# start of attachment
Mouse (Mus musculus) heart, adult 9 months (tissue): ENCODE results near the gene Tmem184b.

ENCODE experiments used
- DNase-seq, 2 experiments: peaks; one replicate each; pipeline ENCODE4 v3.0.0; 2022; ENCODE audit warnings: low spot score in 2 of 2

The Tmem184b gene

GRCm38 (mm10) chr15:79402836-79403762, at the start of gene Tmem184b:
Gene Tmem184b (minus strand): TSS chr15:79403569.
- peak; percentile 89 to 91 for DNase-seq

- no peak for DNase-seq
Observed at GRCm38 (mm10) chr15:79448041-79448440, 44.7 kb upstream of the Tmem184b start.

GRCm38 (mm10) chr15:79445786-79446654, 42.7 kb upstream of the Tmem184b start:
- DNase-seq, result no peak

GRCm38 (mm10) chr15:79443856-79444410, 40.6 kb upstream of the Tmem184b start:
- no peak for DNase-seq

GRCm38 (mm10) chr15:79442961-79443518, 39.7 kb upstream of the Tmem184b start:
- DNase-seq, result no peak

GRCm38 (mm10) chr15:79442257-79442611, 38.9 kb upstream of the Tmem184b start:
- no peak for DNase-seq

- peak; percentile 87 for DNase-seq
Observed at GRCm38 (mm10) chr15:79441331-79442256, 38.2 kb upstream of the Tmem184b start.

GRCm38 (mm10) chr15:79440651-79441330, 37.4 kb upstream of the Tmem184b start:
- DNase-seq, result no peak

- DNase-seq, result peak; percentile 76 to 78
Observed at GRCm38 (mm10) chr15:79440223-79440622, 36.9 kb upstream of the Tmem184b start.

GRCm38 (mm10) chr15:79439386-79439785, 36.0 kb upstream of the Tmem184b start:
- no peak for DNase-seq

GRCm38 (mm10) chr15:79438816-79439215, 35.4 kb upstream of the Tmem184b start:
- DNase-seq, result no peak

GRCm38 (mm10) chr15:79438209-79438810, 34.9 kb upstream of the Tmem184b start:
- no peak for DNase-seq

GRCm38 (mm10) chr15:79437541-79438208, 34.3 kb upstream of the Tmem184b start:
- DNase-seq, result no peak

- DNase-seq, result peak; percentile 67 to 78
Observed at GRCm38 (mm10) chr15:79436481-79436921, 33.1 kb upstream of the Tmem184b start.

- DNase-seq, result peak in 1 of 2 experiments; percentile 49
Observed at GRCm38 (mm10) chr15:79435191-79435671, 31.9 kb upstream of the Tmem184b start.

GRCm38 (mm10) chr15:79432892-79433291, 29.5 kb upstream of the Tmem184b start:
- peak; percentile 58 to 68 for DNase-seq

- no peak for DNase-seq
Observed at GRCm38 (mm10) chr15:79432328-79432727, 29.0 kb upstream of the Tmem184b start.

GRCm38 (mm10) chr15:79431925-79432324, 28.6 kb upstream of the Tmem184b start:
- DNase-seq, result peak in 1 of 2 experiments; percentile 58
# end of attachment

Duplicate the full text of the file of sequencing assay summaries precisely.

Mouse (Mus musculus) heart, adult 9 months (tissue): ENCODE results near the gene Tmem184b.

ENCODE experiments used
- DNase-seq, 2 experiments: peaks; one replicate each; pipeline ENCODE4 v3.0.0; 2022; ENCODE audit warnings: low spot score in 2 of 2

The Tmem184b gene

GRCm38 (mm10) chr15:79402836-79403762, at the start of gene Tmem184b:
Gene Tmem184b (minus strand): TSS chr15:79403569.
- peak; percentile 89 to 91 for DNase-seq

- no peak for DNase-seq
Observed at GRCm38 (mm10) chr15:79448041-79448440, 44.7 kb upstream of the Tmem184b start.

GRCm38 (mm10) chr15:79445786-79446654, 42.7 kb upstream of the Tmem184b start:
- DNase-seq, result no peak

GRCm38 (mm10) chr15:79443856-79444410, 40.6 kb upstream of the Tmem184b start:
- no peak for DNase-seq

GRCm38 (mm10) chr15:79442961-79443518, 39.7 kb upstream of the Tmem184b start:
- DNase-seq, result no peak

GRCm38 (mm10) chr15:79442257-79442611, 38.9 kb upstream of the Tmem184b start:
- no peak for DNase-seq

- peak; percentile 87 for DNase-seq
Observed at GRCm38 (mm10) chr15:79441331-79442256, 38.2 kb upstream of the Tmem184b start.

GRCm38 (mm10) chr15:79440651-79441330, 37.4 kb upstream of the Tmem184b start:
- DNase-seq, result no peak

- DNase-seq, result peak; percentile 76 to 78
Observed at GRCm38 (mm10) chr15:79440223-79440622, 36.9 kb upstream of the Tmem184b start.

GRCm38 (mm10) chr15:79439386-79439785, 36.0 kb upstream of the Tmem184b start:
- no peak for DNase-seq

GRCm38 (mm10) chr15:79438816-79439215, 35.4 kb upstream of the Tmem184b start:
- DNase-seq, result no peak

GRCm38 (mm10) chr15:79438209-79438810, 34.9 kb upstream of the Tmem184b start:
- no peak for DNase-seq

GRCm38 (mm10) chr15:79437541-79438208, 34.3 kb upstream of the Tmem184b start:
- DNase-seq, result no peak

- DNase-seq, result peak; percentile 67 to 78
Observed at GRCm38 (mm10) chr15:79436481-79436921, 33.1 kb upstream of the Tmem184b start.

- DNase-seq, result peak in 1 of 2 experiments; percentile 49
Observed at GRCm38 (mm10) chr15:79435191-79435671, 31.9 kb upstream of the Tmem184b start.

GRCm38 (mm10) chr15:79432892-79433291, 29.5 kb upstream of the Tmem184b start:
- peak; percentile 58 to 68 for DNase-seq

- no peak for DNase-seq
Observed at GRCm38 (mm10) chr15:79432328-79432727, 29.0 kb upstream of the Tmem184b start.

GRCm38 (mm10) chr15:79431925-79432324, 28.6 kb upstream of the Tmem184b start:
- DNase-seq, result peak in 1 of 2 experiments; percentile 58